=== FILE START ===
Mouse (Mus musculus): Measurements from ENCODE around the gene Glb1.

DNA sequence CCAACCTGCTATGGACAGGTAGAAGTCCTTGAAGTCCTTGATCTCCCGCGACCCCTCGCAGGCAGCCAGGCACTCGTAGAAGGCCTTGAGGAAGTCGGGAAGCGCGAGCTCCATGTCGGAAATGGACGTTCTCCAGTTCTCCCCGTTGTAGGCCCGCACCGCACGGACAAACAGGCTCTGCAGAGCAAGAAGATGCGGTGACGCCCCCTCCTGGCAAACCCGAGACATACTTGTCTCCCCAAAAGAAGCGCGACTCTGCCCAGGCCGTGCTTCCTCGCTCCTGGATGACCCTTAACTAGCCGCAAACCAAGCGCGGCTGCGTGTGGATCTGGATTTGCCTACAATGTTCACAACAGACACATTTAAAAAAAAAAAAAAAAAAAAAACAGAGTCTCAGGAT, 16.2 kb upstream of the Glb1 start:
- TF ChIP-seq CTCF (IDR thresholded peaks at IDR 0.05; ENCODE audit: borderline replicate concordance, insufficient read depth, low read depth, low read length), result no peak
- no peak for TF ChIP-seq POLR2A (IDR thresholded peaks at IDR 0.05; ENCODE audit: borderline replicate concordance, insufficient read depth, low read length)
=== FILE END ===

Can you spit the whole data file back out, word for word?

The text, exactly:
Mouse (Mus musculus): Measurements from ENCODE around the gene Glb1.

DNA sequence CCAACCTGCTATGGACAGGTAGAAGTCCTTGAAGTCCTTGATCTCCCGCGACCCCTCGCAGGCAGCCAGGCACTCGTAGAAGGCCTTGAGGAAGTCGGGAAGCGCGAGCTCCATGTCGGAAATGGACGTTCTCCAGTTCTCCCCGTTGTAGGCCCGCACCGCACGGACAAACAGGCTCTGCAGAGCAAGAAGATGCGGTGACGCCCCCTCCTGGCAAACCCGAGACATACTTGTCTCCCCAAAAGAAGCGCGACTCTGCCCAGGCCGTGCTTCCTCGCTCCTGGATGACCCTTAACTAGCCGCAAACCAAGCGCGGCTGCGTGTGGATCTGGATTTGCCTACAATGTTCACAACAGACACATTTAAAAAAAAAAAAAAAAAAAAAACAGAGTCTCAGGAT, 16.2 kb upstream of the Glb1 start:
- TF ChIP-seq CTCF (IDR thresholded peaks at IDR 0.05; ENCODE audit: borderline replicate concordance, insufficient read depth, low read depth, low read length), result no peak
- no peak for TF ChIP-seq POLR2A (IDR thresholded peaks at IDR 0.05; ENCODE audit: borderline replicate concordance, insufficient read depth, low read length)